When Julia Leeper started a neighborhood watch group 20 years ago in her Sycamore Woods community, she couldn't have imagined that it would grow to be the largest in Glendale, with 250 homes participating.
Now she organizes one of roughly 50 community gatherings set for Tuesday's National Night Out, a movement dedicated to improving neighborhood safety. The Sycamore Woods gathering draws 50 to 100 residents.
"Ideally, we would want to have everybody in the whole city in neighborhood watch," Leeper said.
Months in advance, Leeper sent out emails, gathered donations for a raffle and organized speakers for the event at the Twelve Oaks Lodge retirement community.
Every year the event attracts new residents who join her neighborhood watch group and list of email addresses and phone numbers. The list, she said, comes in handy when she must advise residents of break-ins or lost pets.
But for Leeper, National Night Out not only gives neighbors an opportunity to meet each other, it also helps create a partnership with police.
"They need us and we need them," she said.
Building community partnerships has been critical for police officials as they look to residents to report quality-of-life issues and help spot crimes in areas where they may not be present, Glendale Police Sgt. John Gilkerson said.
Community participation in National Night Out in Glendale has continued to climb from 25 events in 2010 to roughly 50 this year.
Glendale police had hosted a citywide annual event, but that changed in 2008 when police decided residents should take ownership of National Night Out and host their own community-based gatherings.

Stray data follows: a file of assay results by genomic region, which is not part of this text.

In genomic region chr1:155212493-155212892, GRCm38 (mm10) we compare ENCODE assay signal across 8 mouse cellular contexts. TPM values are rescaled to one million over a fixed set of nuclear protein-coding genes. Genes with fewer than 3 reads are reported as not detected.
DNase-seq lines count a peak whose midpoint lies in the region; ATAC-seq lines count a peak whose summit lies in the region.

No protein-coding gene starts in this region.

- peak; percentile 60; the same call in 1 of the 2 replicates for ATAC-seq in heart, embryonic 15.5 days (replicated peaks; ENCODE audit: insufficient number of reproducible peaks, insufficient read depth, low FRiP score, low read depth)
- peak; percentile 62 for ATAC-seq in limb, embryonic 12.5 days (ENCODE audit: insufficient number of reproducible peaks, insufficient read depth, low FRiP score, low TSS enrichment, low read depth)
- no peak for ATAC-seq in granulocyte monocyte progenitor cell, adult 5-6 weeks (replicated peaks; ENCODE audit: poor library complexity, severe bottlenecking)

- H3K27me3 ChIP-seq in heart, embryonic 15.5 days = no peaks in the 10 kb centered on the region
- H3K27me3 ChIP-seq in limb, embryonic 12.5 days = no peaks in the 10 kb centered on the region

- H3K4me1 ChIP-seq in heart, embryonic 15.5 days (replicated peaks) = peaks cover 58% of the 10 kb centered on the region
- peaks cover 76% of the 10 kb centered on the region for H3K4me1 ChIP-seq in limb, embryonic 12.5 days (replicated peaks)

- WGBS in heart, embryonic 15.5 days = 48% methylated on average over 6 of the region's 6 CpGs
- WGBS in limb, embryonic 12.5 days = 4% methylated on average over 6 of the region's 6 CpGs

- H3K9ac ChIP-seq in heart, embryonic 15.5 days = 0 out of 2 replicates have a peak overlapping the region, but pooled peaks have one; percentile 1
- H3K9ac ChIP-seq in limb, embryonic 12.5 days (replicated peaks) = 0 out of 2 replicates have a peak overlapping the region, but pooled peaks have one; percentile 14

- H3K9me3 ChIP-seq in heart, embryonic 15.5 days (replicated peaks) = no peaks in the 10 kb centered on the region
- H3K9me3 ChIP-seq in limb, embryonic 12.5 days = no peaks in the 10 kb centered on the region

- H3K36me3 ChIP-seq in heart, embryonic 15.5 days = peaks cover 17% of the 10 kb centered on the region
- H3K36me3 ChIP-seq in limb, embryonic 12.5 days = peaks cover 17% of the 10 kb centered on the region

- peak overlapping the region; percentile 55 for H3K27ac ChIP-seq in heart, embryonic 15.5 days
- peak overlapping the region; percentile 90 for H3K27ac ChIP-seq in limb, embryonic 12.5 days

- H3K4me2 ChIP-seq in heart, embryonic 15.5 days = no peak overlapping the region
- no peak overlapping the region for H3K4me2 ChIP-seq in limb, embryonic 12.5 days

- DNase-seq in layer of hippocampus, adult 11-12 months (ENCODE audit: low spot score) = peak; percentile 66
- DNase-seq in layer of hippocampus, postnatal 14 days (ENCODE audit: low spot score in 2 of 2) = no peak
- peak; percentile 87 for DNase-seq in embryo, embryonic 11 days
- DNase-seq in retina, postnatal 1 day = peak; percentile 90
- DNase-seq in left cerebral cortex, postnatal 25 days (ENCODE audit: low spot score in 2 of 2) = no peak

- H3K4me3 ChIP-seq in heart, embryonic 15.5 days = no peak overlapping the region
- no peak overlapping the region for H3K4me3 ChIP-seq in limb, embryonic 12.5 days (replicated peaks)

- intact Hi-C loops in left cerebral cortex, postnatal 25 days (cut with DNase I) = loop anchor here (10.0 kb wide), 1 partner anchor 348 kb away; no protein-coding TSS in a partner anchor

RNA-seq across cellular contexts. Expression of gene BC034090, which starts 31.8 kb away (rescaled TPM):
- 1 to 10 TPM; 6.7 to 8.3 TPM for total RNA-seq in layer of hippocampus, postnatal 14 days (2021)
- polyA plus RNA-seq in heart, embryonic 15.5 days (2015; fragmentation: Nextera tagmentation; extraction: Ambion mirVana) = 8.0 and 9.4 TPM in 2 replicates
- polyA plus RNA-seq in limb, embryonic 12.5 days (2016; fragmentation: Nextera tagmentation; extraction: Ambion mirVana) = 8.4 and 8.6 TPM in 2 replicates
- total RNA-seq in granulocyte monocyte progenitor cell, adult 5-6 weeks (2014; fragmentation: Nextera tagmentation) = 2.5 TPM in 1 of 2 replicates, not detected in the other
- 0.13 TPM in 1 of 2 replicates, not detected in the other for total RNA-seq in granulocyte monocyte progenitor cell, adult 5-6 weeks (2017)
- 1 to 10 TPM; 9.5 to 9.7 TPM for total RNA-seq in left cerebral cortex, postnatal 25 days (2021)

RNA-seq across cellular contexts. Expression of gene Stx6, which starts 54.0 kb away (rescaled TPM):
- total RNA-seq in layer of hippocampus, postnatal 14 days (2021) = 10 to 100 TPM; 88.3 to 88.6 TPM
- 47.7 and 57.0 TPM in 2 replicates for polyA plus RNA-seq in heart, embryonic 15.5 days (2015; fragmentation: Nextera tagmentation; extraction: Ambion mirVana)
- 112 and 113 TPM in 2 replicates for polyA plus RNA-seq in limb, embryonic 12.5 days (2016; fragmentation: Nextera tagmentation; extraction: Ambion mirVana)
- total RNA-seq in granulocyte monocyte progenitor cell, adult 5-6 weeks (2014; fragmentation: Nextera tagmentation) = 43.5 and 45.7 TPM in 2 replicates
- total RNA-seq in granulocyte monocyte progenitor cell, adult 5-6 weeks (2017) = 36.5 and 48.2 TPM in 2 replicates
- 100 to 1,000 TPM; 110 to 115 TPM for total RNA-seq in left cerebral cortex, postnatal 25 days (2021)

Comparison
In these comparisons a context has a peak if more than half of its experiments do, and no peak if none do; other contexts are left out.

Residents are encouraged to work with police and talk about crime and ways they could "be a good neighbor," Gilkerson said.
Talking about crime can be difficult for some residents because they are afraid of the repercussions, said Lenore Solis, who has been organizing massive gatherings at Pacific Community Center for five years.
Her biggest challenge in organizing the events hasn't been gathering the roughly 150 pounds of fruit, 300 ice cream bars and 500 hot dogs — it's been getting residents to join or start a neighborhood watch group.
"Is it a success? No," she said.
But Solis said she blames herself for the lack of participation in neighborhood watch because she didn't promote the concept enough, relying on police instead.
Still, she said organizers want residents to understand and know what resources are available for them.
This year, she and other organizers plan to focus on bicycle safety in the wake of a 13-year-old boy who was struck and killed by a school bus in May while riding his bicycle in the intersection of Columbus Avenue and Riverdale Drive.